“What we learned, really, was that collaboration is the key for the future of Voice AI, to fuel the research and get better patient outcomes,” said Yaël Bensoussan, M.D., assistant professor in the Department of Otolaryngology – Head & Neck Surgery and director of the USF Health Voice Center in the USF Health Morsani College of Medicine. “We talked about ethics, we talked about trust, and we talked about the loyalty that we must have for our patients to protect them in this rapidly evolving field.”
Highlighting the importance of the patient perspective was a central element of the Symposium, and throughout the day patients and patient advocates spoke eloquently about their hopes for the future of this technology.
“I have both a personal and professional interest in this field,” said Charles Reavis, President of Dysphonia International. “I can see a tremendous amount of opportunity in utilizing AI to help physicians more quickly and accurately diagnose diseases. One day I hope everyone at risk for my condition will be able to use their cell phone to record their voice and send the data to their physicians, and have it analyzed by artificial intelligence to create a baseline of information to track the progression of disease. A continuous stream of voice data can then help a physician determine a more precise treatment regimen. The hurdles we need to overcome include patient and physician education about the potential of this technology, advances in AI and cell phone applications, reimbursement, and privacy concerns.”
Patient advocacy groups expressed strong support for the development of these technologies, but also stressed the importance of breaking down the barriers that prevent the sharing of data.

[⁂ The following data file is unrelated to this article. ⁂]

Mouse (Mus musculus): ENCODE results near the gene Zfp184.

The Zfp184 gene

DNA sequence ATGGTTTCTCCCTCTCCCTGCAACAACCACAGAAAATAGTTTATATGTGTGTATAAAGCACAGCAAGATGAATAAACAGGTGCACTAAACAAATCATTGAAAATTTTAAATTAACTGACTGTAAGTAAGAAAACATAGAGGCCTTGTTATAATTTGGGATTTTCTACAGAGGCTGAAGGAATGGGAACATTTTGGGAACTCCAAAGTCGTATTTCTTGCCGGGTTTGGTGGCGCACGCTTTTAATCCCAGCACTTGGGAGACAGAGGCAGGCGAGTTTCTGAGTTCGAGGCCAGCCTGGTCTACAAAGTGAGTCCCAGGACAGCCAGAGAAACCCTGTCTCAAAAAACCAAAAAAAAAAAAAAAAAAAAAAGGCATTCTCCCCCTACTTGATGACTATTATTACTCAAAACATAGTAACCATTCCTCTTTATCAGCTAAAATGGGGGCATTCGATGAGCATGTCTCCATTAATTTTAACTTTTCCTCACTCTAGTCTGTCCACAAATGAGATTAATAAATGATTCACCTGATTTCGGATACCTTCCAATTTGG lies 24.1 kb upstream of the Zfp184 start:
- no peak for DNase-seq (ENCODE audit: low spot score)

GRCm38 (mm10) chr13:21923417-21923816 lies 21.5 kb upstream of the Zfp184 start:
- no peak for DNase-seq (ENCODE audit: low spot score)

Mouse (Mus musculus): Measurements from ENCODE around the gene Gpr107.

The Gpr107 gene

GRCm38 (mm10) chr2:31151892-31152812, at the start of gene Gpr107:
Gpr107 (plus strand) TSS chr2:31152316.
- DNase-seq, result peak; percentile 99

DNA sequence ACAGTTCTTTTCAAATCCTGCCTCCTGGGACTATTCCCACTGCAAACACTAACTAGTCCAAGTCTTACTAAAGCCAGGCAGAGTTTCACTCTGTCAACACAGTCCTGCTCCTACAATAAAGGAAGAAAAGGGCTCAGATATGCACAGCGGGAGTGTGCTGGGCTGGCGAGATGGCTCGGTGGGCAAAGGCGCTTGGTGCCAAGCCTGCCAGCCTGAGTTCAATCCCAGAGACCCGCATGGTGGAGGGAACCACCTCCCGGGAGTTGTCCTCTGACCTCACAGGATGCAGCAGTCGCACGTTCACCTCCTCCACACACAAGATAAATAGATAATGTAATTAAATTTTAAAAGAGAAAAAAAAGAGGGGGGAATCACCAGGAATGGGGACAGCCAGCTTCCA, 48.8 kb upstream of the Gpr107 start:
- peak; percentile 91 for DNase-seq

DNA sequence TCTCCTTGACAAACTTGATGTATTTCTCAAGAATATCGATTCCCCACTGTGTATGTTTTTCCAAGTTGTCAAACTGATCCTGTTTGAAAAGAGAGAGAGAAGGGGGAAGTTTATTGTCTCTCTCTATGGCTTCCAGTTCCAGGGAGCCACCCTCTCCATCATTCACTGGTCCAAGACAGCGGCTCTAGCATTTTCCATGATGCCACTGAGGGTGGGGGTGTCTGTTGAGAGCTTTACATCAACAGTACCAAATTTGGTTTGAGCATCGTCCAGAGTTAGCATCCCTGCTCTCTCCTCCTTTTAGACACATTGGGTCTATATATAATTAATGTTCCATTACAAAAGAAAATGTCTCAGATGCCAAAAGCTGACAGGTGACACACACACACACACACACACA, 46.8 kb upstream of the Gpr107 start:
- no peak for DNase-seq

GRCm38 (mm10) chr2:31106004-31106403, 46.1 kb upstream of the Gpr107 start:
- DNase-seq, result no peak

“The major reason conferences like this are important are to bring together people from different disciplines to share data, and to collaboratively create de-centralized science systems to share these data sets,” said Mr. Keith Comito, Executive Director of Lifespan.io. “The collaboration here will be incredibly important in moving the fields forward rapidly and responsibly. This is especially true for voice, which is remarkably predictive of a person’s overall health.”
The symposium included a poster session in which students shared relevant research projects across a range of topics, from the ethical use of AI and machine learning technologies to the biology of aging and the use of technology to capture, store and share voice data.
Ms. Reem Saleh from the Oregon Health & Science University presented the poster “Voice and AI: Being FAIR and CARE-ing as we build skills and develop our workforce.” She said, “My poster is addressing biases and ethics in AI. It’s very important that we’re aware of the biases that can arise and the concerns that people have with these models. There is an urgent need to educate audiences about AI model use, we must always promote responsible and ethical behaviors around these emerging technologies.”